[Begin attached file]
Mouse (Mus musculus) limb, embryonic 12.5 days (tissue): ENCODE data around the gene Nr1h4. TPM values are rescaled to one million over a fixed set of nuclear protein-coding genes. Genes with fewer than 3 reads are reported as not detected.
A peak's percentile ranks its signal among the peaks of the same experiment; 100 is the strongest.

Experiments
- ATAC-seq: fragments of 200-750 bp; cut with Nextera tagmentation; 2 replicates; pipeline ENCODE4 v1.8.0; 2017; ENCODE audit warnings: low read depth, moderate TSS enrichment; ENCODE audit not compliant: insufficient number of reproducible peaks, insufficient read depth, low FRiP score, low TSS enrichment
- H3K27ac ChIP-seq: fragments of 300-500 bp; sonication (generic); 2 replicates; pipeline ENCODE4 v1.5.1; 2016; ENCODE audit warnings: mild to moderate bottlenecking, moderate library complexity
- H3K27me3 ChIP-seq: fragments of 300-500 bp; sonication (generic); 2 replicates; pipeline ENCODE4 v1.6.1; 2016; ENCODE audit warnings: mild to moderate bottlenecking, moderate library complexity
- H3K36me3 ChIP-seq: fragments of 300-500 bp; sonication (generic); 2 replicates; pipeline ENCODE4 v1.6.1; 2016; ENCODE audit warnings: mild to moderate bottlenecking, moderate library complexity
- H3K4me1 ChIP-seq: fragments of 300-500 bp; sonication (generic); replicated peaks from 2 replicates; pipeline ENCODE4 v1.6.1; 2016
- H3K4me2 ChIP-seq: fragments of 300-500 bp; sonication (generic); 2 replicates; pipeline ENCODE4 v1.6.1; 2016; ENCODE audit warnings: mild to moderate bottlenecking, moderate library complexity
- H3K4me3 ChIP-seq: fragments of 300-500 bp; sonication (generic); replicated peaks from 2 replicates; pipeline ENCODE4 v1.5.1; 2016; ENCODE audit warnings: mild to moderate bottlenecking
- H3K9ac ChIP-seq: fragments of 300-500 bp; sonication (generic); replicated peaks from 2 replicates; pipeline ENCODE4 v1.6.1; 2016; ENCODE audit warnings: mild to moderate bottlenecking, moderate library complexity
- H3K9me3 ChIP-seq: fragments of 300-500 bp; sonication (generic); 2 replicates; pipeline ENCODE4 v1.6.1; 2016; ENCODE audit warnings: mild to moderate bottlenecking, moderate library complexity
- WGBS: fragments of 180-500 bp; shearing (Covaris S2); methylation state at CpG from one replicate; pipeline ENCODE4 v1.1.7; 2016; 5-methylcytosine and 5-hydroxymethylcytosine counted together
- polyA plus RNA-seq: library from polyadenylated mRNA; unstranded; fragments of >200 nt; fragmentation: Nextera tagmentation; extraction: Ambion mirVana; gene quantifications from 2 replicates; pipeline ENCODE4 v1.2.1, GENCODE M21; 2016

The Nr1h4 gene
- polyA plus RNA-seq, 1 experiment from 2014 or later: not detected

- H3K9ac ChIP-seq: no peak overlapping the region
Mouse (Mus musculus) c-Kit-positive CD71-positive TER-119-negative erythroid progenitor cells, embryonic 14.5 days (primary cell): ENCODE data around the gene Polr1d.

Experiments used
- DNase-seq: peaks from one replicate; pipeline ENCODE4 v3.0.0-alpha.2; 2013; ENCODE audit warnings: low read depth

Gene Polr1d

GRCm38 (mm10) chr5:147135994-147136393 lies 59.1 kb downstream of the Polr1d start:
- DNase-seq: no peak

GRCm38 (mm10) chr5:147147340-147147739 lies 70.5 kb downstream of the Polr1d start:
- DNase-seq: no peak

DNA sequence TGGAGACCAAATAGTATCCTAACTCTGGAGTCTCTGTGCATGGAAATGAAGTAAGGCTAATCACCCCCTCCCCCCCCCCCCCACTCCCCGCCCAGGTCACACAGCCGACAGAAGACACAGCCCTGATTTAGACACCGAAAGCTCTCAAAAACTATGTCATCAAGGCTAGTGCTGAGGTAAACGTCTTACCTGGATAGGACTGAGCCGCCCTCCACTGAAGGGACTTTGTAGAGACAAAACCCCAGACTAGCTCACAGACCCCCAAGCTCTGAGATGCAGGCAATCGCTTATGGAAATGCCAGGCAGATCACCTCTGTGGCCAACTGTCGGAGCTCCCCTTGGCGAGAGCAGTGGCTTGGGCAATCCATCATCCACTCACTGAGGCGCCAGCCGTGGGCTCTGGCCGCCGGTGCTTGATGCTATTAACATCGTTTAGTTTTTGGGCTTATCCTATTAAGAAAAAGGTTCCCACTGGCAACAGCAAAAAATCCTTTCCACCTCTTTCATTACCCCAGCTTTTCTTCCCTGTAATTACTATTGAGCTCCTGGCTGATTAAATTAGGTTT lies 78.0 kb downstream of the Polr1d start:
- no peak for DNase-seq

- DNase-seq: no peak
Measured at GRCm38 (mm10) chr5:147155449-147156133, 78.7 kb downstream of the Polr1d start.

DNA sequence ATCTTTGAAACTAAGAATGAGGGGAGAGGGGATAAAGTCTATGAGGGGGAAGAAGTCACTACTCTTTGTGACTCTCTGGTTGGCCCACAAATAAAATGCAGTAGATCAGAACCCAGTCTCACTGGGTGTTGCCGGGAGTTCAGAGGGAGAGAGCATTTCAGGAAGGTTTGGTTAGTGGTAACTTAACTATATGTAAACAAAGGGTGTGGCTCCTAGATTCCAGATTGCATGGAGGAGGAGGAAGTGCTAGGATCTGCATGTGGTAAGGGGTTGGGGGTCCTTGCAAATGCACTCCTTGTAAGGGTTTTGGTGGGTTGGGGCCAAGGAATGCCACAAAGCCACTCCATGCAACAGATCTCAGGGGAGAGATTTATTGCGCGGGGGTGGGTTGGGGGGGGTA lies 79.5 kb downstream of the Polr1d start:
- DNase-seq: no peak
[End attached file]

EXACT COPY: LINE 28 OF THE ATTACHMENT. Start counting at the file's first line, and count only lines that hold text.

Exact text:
- DNase-seq: no peak